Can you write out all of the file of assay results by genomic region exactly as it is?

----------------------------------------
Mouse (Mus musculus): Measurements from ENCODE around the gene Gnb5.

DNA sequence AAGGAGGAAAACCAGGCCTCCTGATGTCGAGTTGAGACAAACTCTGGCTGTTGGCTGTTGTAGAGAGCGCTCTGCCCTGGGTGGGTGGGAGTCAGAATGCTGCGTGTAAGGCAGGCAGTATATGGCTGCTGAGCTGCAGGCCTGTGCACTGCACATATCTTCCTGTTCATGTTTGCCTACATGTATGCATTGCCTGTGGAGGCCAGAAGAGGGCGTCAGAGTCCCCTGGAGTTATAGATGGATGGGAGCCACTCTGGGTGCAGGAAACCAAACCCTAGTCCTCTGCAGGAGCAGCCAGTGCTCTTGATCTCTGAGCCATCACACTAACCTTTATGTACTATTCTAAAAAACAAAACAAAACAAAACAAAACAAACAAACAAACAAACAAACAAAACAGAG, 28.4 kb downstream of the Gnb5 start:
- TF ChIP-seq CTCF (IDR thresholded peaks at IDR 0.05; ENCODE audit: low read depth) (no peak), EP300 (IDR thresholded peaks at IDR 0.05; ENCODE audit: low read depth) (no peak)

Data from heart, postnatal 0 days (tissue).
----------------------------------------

Mouse (Mus musculus): Measurements from ENCODE around the gene Gnb5.

DNA sequence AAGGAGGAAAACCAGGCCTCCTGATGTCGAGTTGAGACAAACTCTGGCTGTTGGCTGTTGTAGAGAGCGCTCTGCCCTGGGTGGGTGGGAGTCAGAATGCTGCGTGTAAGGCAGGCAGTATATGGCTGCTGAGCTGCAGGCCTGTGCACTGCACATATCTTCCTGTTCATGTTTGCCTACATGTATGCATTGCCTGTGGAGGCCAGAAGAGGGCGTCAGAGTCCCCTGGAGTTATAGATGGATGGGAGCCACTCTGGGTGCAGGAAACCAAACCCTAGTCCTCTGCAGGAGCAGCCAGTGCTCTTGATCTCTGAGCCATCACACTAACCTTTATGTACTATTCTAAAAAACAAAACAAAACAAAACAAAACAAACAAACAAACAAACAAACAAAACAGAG, 28.4 kb downstream of the Gnb5 start:
- TF ChIP-seq CTCF (IDR thresholded peaks at IDR 0.05; ENCODE audit: low read depth) (no peak), EP300 (IDR thresholded peaks at IDR 0.05; ENCODE audit: low read depth) (no peak)

Data from heart, postnatal 0 days (tissue).